JUNE 1st, 2018
When driving around a corner, the outside wheel travels more meters than the inside wheel. The rotation speeds of the two wheels will necessarily be different. The function of the differential is to allow this difference in rotation between two wheels on the same axle.
If a car had no differential (imagine for example a go-kart), the two wheels of the same axle would be forced to rotate at the same speed. As a result, one of the two wheels will have to lose grip, sliding on the asphalt.
Operating principle top
The differential consists of 3 elements:
Motion is transmitted to the ring gear through the drive shaft, which is connected to the sun gears that transmit motion to the wheels through the planet gears.
Lifting the drive axle of a car, and rotating by hand (with the engine off) one of the two wheels, the opposite wheel will rotate in the other direction. Let's take an example: if we make one wheel rotate at 5 km/h, the opposite wheel will rotate at the same speed, but in the opposite direction. Now, imagine that this happens while the car is moving forward at, let's say, 50 km/h. One of the two wheels accelerates, and thus goes to 55 km/h, while the other one slows down in equal measure, rotating altogether at 45 km/h. This difference in speed allows the cornering. Of course, the relative speeds depend on the radius of curvature and the car's forward speed.
Let's imagine now a stationary car, with one wheel resting on the ground and the other raised. In this case the lifted wheel is free to rotate, so all the torque coming from the transmission shaft is discharged on that axle, blocking the car. This condition can also be found while driving. In case of loss of grip, this type of differential always transmits more torque to the axle with less grip, i.e. the axle that offers less resistance.
Because of its low cost, this differential is widely used on medium/low range cars, while sports cars (which therefore must always have maximum traction during acceleration) or off-road vehicles generally use different types of differentials.
Drive axle differential top
We now describe the types of differential usually used in the drive axle, to control the internal and external wheel speeds.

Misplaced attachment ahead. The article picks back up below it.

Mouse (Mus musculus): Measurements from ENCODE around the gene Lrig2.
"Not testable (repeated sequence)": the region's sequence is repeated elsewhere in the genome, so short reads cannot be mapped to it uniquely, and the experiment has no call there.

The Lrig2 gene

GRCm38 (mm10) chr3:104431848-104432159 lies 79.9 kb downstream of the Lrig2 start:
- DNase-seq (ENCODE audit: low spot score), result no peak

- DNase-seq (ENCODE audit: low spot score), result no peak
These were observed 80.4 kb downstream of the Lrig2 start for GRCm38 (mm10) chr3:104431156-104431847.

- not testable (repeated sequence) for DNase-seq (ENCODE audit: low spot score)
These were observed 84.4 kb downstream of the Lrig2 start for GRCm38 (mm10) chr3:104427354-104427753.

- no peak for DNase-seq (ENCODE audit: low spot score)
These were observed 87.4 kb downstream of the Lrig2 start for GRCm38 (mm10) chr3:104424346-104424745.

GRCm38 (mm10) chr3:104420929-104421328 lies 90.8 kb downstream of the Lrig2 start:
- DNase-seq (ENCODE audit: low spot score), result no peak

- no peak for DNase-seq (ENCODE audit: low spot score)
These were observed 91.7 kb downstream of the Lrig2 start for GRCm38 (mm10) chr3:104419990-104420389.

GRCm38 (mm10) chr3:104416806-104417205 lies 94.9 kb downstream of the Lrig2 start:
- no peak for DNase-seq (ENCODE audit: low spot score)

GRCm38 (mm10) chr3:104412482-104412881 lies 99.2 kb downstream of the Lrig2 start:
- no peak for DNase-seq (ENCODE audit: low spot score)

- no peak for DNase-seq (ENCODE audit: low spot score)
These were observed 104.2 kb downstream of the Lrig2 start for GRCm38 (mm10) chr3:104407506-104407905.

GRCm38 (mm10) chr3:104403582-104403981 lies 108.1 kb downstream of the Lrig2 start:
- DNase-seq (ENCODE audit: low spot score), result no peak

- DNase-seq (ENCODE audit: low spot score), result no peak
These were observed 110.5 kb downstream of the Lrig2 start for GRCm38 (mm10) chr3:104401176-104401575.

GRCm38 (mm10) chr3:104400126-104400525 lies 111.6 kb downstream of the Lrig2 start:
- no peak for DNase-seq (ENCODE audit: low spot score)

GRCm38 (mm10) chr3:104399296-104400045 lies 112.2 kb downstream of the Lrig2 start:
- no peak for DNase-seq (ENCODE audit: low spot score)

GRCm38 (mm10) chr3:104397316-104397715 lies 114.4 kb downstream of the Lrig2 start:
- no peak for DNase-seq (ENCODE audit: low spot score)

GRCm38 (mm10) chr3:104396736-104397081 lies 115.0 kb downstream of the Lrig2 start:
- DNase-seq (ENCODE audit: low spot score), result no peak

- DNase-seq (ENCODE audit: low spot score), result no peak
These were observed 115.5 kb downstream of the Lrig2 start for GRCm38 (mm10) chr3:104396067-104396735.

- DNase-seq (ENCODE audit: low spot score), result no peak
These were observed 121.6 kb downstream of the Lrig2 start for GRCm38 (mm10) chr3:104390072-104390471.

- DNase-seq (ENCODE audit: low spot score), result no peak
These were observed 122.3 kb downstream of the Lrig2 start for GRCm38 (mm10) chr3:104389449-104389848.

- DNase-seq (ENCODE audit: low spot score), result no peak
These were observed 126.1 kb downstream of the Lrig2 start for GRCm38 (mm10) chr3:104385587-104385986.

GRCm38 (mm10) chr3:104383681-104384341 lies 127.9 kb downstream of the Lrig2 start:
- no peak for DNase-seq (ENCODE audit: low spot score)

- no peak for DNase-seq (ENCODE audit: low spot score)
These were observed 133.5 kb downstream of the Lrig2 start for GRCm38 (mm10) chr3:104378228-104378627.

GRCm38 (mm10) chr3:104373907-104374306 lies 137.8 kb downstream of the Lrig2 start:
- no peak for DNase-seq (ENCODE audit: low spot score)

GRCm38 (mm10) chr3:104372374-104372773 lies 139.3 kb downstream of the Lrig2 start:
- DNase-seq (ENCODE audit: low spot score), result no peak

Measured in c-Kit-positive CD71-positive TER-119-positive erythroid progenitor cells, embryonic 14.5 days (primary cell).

The LSD (Limited Slip Differential), differs from the "classic" differential for the presence of a clutch or viscous coupling between the two sun gears. If the speed difference between the two sun gears (and therefore between the two wheels) is low, the viscous coupling or clutch offers little resistance, allowing rotation. The greater the speed difference, the more resistance they offer, braking the motion between the two gears. This ensures that if a wheel lifts off (or loses grip), the resistance it opposes is never zero, but is always at least equal to the friction of the clutch or viscous coupling. Part of the torque is therefore always transmitted to the wheel with the most grip.
The locking level of this differential is generally between 20 and 40%. In advanced cars, the clutch discs can be controlled by a control unit, which then allows the most suitable locking level to be selected according to conditions.
The Torsen (Torque Sensitive) is mechanically more complicated, larger and heavier than traditional differentials. Instead of using friction to implement locking, it uses the principle of the involute screw (or worm screw).
If the shaft ("wormshaft") is rotated, the crown ("worm wheel") rotates easily. On the contrary, if I rotate the wormshaft, the shaft will be blocked. In the case of the torsen differential, the shaft is the gear keyed to the axle shaft, while the crown wheel is the satellite gear. Consider now the cutaway of the torsen differential (picture above).
The torque coming from the engine is applied to the crown gear, not visible in the picture, which rotates the whole box containing the gears. The satellites are connected to the box, coupled to the axle shaft through a helical gear. Finally, the satellite coupled to the right half shaft and the satellite coupled to the left half shaft are connected to each other through a normal spur gear. Note that the two driveshafts have the helical gear in the same direction, not mirrored.
Imagine now to "break" the differential in half (separating the right from the left part) and apply a driving torque. The right satellite will start to rotate around the axis of the axle shaft. Let's imagine this motion from the satellite point of view. We will see the semi-axis (i.e. the shaft, in the involute screw) rotating, which will then induce in rotation the satellite that will rotate around its axis. The same is true for the left satellite. Right and left satellite will rotate in the same direction, being the helix of the semi-axis not specular.
This motion (if we join the two halves of the differential) is not allowed, as the two satellites are connected by a gear. Therefore they cannot rotate, the whole system is blocked and torque is transmitted to the wheels. If a curve is taken, the outer wheel accelerates while the inner one brakes. The differential will see one wheel turn clockwise and the other counterclockwise. The previous case is repeated, with the difference that now the two satellites will rotate one in the opposite direction to the other. This motion is allowed by the gear that connects the two satellites, so the turn can take place without problems.